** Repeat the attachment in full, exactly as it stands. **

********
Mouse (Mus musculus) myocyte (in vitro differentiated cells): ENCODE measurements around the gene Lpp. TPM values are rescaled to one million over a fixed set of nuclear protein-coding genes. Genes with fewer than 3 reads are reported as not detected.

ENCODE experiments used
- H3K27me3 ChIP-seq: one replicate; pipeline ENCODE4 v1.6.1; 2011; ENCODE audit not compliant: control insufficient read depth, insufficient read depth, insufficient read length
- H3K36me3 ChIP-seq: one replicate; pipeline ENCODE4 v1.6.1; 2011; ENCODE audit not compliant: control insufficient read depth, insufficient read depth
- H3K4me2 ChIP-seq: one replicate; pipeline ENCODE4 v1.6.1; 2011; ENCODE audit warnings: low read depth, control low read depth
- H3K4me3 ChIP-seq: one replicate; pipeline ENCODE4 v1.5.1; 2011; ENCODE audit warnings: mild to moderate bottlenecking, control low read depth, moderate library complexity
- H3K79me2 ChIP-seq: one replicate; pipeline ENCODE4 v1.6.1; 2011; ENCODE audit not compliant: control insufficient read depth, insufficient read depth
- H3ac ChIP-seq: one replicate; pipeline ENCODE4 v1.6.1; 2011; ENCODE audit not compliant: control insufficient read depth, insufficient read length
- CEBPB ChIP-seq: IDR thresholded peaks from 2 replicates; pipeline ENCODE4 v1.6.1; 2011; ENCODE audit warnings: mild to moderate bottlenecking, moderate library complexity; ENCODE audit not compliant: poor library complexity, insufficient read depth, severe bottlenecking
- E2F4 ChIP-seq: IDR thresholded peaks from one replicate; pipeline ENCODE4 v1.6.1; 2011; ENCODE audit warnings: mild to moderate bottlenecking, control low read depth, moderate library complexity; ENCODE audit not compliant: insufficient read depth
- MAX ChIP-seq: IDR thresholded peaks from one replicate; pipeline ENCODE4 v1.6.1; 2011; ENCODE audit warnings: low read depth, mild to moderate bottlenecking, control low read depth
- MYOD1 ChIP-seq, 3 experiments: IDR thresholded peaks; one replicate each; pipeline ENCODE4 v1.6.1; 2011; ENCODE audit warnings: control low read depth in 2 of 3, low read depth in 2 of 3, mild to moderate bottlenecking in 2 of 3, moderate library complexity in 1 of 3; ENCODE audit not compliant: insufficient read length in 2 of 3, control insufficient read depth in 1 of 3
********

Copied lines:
Mouse (Mus musculus) myocyte (in vitro differentiated cells): ENCODE measurements around the gene Lpp. TPM values are rescaled to one million over a fixed set of nuclear protein-coding genes. Genes with fewer than 3 reads are reported as not detected.

ENCODE experiments used
- H3K27me3 ChIP-seq: one replicate; pipeline ENCODE4 v1.6.1; 2011; ENCODE audit not compliant: control insufficient read depth, insufficient read depth, insufficient read length
- H3K36me3 ChIP-seq: one replicate; pipeline ENCODE4 v1.6.1; 2011; ENCODE audit not compliant: control insufficient read depth, insufficient read depth
- H3K4me2 ChIP-seq: one replicate; pipeline ENCODE4 v1.6.1; 2011; ENCODE audit warnings: low read depth, control low read depth
- H3K4me3 ChIP-seq: one replicate; pipeline ENCODE4 v1.5.1; 2011; ENCODE audit warnings: mild to moderate bottlenecking, control low read depth, moderate library complexity
- H3K79me2 ChIP-seq: one replicate; pipeline ENCODE4 v1.6.1; 2011; ENCODE audit not compliant: control insufficient read depth, insufficient read depth
- H3ac ChIP-seq: one replicate; pipeline ENCODE4 v1.6.1; 2011; ENCODE audit not compliant: control insufficient read depth, insufficient read length
- CEBPB ChIP-seq: IDR thresholded peaks from 2 replicates; pipeline ENCODE4 v1.6.1; 2011; ENCODE audit warnings: mild to moderate bottlenecking, moderate library complexity; ENCODE audit not compliant: poor library complexity, insufficient read depth, severe bottlenecking
- E2F4 ChIP-seq: IDR thresholded peaks from one replicate; pipeline ENCODE4 v1.6.1; 2011; ENCODE audit warnings: mild to moderate bottlenecking, control low read depth, moderate library complexity; ENCODE audit not compliant: insufficient read depth
- MAX ChIP-seq: IDR thresholded peaks from one replicate; pipeline ENCODE4 v1.6.1; 2011; ENCODE audit warnings: low read depth, mild to moderate bottlenecking, control low read depth
- MYOD1 ChIP-seq, 3 experiments: IDR thresholded peaks; one replicate each; pipeline ENCODE4 v1.6.1; 2011; ENCODE audit warnings: control low read depth in 2 of 3, low read depth in 2 of 3, mild to moderate bottlenecking in 2 of 3, moderate library complexity in 1 of 3; ENCODE audit not compliant: insufficient read length in 2 of 3, control insufficient read depth in 1 of 3